Cherry has introduced its MW 4500 mouse featuring a rather unique shape that promises to reduce, or even prevent hand fatigue, but only for right handers. The mouse is aimed at mainstream users in office or home, it has a sensor with a relatively high DPI sampling rate, is outfitted with six buttons and a scroll wheel. What is particularly noteworthy is that it is not expensive at all.

Throughout the last decade anf a half, computer mice have evolved quite greatly as manufacturers experimented with shapes and sensor technologies to provide the best ergonomics and performance for different types of users and applications. The absolute majority of today’s “ergonomic” mice features asymmetric shape along with various design elements to improve the user comfort. The Cherry MW 4500 takes some pages from today’s ergonomic mice, but looks radically different than most of them because its palm rest has an angle of 45°. Such palm rest angle is more common for trackballs rather than mice, but Cherry believes that it “relieves wrist tension and allows fatigue-free work.” Ergonomics is, of course, a very individual thing, but it should be interesting to see how such a radically high angle affects pointing precision when editing images or playing FPS games.

The extravagant shape is the key selling point of the Cherry MW 4500, but it does not mean that the manufacturer did not care about other aspects of the product. Inside the Cherry MW 4500, there is an infrared laser sensor that supports 600, 900 and 1200 DPI sampling rates, which is in line with other modern mice for the SOHO market. When it comes to buttons, there are six regular keys found on all modern mice, nothing extraordinary. The mouse is wireless, it comes with a tiny receiver that resembles Logitech’s Unify and needs two AAA batteries to operate. Cherry does not disclose how long the batteries are going to last for an average user, but says there is a status LED that warns the user about a low battery. As for dimensions and weight, the mouse measures 120×60×35 mm and weighs 120 grams.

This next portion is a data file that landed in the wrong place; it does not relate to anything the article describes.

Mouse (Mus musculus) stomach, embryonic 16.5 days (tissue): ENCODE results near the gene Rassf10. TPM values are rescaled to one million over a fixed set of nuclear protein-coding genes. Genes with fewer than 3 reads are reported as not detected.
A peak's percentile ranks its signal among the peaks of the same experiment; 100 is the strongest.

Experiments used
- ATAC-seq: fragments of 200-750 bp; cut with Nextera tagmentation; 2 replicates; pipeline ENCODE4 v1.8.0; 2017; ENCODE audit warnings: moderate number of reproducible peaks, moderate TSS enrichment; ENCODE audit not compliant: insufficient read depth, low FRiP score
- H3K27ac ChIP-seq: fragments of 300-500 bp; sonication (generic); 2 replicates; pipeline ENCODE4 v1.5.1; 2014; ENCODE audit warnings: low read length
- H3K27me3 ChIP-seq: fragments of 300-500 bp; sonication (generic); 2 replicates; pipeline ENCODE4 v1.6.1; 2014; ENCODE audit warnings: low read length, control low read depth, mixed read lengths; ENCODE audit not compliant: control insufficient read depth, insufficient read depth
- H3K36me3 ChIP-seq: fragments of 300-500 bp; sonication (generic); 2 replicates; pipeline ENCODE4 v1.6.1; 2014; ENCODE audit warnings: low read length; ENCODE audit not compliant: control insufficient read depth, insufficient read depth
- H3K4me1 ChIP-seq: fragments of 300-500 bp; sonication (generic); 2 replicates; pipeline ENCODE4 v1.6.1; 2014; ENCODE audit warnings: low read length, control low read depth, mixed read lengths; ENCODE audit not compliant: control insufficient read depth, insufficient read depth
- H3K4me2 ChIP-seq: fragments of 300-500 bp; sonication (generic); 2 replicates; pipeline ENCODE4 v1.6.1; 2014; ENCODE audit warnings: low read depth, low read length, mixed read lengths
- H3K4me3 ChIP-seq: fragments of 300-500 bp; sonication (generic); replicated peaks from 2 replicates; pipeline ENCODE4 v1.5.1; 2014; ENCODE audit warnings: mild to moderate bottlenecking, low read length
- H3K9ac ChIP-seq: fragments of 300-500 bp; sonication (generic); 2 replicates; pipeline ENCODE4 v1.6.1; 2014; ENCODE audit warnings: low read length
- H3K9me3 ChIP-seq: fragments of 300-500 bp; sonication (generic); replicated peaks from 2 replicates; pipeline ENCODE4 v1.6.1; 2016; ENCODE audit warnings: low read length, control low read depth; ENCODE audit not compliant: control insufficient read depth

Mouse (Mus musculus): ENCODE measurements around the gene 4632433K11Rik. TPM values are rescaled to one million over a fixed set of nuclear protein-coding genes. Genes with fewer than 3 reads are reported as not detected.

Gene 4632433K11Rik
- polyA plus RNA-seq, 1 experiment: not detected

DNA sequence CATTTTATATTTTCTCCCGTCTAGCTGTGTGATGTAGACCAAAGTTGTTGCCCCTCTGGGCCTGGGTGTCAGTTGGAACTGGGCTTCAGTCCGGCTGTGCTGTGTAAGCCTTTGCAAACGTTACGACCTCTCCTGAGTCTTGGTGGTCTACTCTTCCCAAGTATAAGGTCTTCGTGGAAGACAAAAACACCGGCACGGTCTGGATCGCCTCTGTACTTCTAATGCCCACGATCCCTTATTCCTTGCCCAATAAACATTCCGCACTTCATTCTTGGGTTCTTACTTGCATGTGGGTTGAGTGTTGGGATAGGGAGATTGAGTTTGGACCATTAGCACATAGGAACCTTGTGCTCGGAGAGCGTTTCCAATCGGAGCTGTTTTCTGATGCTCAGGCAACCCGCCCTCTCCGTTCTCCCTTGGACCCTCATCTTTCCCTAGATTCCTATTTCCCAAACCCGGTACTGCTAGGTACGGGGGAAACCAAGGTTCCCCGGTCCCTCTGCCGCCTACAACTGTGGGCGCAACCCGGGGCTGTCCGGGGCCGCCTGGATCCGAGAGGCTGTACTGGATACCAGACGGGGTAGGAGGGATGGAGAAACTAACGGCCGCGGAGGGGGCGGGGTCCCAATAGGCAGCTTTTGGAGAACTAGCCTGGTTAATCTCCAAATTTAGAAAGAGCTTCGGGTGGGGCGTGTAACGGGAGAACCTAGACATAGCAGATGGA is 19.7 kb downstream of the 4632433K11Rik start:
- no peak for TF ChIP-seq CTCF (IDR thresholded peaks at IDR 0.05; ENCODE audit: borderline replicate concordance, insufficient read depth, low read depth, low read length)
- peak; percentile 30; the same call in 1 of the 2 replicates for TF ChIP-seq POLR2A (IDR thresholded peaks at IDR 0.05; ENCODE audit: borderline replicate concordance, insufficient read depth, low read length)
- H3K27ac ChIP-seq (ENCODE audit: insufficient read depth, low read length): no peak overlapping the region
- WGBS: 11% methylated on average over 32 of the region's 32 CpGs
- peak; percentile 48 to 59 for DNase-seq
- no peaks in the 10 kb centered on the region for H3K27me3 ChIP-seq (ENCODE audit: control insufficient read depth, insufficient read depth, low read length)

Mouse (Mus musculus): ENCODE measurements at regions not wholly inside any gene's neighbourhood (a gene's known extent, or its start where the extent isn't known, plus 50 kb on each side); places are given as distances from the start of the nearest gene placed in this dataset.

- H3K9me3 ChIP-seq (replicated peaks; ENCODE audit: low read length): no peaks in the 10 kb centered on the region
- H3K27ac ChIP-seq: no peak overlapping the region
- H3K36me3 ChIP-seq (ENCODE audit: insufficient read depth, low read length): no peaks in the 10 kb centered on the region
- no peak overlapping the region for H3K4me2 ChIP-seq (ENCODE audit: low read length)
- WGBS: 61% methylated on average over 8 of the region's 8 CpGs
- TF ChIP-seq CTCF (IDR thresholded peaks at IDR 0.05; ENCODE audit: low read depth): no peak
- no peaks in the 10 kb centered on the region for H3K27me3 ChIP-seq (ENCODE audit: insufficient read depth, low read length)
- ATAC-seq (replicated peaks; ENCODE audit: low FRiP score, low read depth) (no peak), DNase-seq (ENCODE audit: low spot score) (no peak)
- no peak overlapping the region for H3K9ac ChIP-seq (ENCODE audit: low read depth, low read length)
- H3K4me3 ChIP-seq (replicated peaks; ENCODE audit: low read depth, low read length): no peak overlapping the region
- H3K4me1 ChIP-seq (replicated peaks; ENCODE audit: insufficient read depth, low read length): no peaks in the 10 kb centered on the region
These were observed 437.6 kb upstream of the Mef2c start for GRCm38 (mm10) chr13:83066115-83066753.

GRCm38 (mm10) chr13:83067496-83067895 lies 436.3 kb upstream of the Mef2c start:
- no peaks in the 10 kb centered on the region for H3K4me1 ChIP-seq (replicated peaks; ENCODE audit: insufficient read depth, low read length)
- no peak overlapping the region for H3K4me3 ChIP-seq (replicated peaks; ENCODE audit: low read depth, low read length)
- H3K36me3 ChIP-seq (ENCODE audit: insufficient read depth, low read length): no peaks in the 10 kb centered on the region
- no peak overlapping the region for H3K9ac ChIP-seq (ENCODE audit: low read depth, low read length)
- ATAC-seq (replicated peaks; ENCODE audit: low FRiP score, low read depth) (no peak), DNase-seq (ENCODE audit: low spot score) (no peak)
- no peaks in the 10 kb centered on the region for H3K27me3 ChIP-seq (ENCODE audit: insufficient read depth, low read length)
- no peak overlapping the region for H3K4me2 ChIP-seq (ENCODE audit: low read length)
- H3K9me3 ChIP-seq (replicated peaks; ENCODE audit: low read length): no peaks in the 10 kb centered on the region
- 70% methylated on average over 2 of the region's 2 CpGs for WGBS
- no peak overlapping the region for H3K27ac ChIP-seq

Normally, mice with fancy ergonomics come at a hefty price. This is not the case with the Cherry MW 4500, which will retail for €30, $35, or £30, depending on the region (and at price points like these, it will be interesting to buy the MW 4500 simply out of interest — is it really comfortable to use?). The mouse will be covered by a two-year warranty.

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Source: Cherry

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  • JoeyJoJo123 - Monday, December 18, 2017 - link

    Now this looks a much better than the last MC 4900 mouse in terms of ergonomics. I'm surprised the MC 4900 mouse actually passed through Cherry's rigorous ergonomics testing.

    At $35, I'd also just buy it to give it a try, even if miniature/portable wireless laptop mice aren't particularly fatiguing to me (and they're about as unergonomic as it goes for common mouse shapes).
    Reply
  • wolrah - Monday, December 18, 2017 - link

    I have the Anker Ergonomic Mouse which has a similar design, and while it feels nice to move around the orientation poses a problem when trying to click. I can't seem to do it without slightly dragging at the same time because I'm pushing sideways on the mouse to click. It basically requires that you counter with your thumb in a claw grip of sorts. Reply